My five favourite reads of 2020
Our digital marketing manager Lian Hingee shares five of her favourite reads from this past year, including gorgeously written fantasy and spine-melting true crime.
Piranesi by Susannah Clarke
I’d been wallowing in a months-long reading rut when I was offered a copy of Susanna Clarke’s long-awaited second novel for review. I’d loved her multi-award winning first book, but it was a dense historical epic and I was a bit worried that in my current state that I’d find her second (which was 15 years in the writing) impenetrable. I needn’t have worried: Piranesi had everything that was so wonderful about Jonathan Strange and Mr Norrell – breathtakingly good world-building, well rounded characters, gorgeous prose, a fascinating premise – condensed into a meagre 270-odd pages. At once contained (almost the entire book takes place within the walls of a mysterious house) and wide-reaching (the house is infinite) this is a story about identity, memory, ego, and the search for meaning. It was exactly what I needed.
The Starless Sea by Erin Morgenstern
I couldn’t believe my luck when I managed to get my mitts on an early copy of Erin Morgenstern’s The Starless Sea, another long-awaited second novel. The Night Circus is one of those books I revisit every couple of years, and it never fails to enchant me (why you no film adaptation, Hollywood?) so my anticipation was through the roof for her second. This story about a young man who discovers a vast subterranean library combines fairytales, fables, memories and journal entries in an ambitious and absorbing fantasy adventure. An ode to reading, to stories, to books, to memory, to secrets, missed opportunities, second chances, fate, love, and hope, The Starless Sea is a beautiful tale that rewards patient readers with a magical world from which they’ll emerge, blinking, into the light.
I’ll Be Gone in the Dark by Michelle McNamara
I was a bit late to the party with I’ll Be Gone in the Dark, and I picked just the worst time to read a book about a home-invading serial-rapist-turned-murderer – during Melbourne’s lockdown, with an 8pm curfew, and a baby at home. Despite the occasional nightmare, I found this an engaging book that balances a knife-edge between intensely thrilling and deeply personal. McNamara’s incredible tenacity and attention to detail are revealed on every page, alongside her empathy for the victims and her determination that the Golden State Killer be brought to justice. She was a remarkable person, and a vivid and personable writer.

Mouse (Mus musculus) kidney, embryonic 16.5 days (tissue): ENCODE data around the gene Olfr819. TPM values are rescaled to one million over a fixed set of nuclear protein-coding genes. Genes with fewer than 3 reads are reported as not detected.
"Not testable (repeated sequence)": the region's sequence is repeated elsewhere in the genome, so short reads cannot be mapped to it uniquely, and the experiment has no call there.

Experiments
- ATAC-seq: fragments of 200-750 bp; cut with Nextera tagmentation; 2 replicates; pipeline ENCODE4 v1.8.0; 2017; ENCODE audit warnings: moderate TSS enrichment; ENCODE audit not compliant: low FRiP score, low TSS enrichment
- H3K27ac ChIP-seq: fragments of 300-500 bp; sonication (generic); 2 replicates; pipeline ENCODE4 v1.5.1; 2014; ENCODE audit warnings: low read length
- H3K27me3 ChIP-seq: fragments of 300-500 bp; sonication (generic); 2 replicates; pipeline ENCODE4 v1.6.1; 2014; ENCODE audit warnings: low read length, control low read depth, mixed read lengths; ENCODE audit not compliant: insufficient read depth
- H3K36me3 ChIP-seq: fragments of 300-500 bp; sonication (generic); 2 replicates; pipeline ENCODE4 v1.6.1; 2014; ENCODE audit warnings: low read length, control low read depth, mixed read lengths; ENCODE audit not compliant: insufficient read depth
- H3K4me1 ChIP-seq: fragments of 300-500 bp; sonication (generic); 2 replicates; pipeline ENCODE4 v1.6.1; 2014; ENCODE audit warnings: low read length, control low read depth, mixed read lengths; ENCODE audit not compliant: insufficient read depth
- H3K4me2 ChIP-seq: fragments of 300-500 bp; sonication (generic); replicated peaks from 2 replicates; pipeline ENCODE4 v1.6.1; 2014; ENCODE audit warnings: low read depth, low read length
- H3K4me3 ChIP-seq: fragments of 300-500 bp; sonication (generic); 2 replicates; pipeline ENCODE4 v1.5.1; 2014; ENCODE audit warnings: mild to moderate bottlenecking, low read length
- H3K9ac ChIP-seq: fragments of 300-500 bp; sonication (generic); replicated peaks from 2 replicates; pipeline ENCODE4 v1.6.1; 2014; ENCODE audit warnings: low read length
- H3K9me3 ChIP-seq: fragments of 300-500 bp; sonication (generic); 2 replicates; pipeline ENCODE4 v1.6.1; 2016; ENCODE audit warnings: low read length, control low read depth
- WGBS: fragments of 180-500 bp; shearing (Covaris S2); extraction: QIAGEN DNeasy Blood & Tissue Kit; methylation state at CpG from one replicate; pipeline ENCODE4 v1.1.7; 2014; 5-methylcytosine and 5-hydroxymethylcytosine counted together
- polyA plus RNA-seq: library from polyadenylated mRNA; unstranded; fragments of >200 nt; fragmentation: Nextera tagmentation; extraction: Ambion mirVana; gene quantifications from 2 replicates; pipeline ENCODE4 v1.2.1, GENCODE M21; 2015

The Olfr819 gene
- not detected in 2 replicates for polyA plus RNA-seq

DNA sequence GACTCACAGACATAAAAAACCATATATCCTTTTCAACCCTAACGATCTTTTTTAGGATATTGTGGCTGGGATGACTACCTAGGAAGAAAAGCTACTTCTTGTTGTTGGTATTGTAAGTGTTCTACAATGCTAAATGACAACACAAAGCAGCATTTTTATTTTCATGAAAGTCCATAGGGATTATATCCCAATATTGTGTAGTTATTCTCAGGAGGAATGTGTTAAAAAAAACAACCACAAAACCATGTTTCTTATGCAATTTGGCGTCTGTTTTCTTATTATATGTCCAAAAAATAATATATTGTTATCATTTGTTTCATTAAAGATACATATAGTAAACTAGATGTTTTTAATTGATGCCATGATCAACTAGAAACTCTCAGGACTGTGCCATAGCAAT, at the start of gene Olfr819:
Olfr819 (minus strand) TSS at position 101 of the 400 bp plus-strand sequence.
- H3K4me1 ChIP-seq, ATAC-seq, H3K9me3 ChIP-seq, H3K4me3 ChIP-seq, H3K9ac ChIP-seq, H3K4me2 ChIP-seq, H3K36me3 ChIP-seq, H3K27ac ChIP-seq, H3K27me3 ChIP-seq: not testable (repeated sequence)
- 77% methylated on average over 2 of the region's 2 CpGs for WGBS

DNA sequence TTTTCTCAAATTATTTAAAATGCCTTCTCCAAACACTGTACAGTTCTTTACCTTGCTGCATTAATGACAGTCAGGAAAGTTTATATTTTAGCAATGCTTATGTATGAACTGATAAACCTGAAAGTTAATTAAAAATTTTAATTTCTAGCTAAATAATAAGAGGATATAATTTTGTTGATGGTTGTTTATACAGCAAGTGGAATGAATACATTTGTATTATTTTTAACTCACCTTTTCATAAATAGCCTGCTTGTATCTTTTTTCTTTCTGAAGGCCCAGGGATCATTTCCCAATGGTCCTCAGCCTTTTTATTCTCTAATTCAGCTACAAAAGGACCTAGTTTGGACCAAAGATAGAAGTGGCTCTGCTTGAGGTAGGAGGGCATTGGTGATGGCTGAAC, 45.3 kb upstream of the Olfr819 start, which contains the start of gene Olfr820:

Go to Sleep (I Miss You) by Lucy Knisley
I had a baby in 2019, and immediately lost any ability to enjoy the kind of sustained reading I’d always taken for granted before. I ended up spending most of my time googling things like ‘how to make baby fart?’ and ‘when baby sleep through night?’ and reading all the wildly conflicting advice the internet has to offer. At some point in my travels, I stumbled across Lucy Knisley’s wonderful cartoons about early parenthood, and raced right out (a couple of months later) to buy her book Go to Sleep (I Miss You) which seems to capture the experience of being a parent better than anything else I’ve ever seen. Knisley’s simple line drawings, warm humour, and sympathetic voice make her the understanding Mum-friend everyone should have.
The Thursday Murder Club by Richard Osman
2020 has been a horrible year, and to counterbalance it I’ve been reading a lot of feel-good fiction. Richard Osman’s debut novel (hopefully the first in a lengthy series) absolutely fits the bill. Featuring a cast of brilliant retirees, a couple of loathsome murder victims, a very charming pair of bumbling police detectives, and a good twisty mystery, The Thursday Murder Club is the crime fiction equivalent of a cup of tea and a (gluten free) lemon drizzle cake. It’s got a number of wonderful narrative voices, some absolutely unforgettable characters, and a great big heart.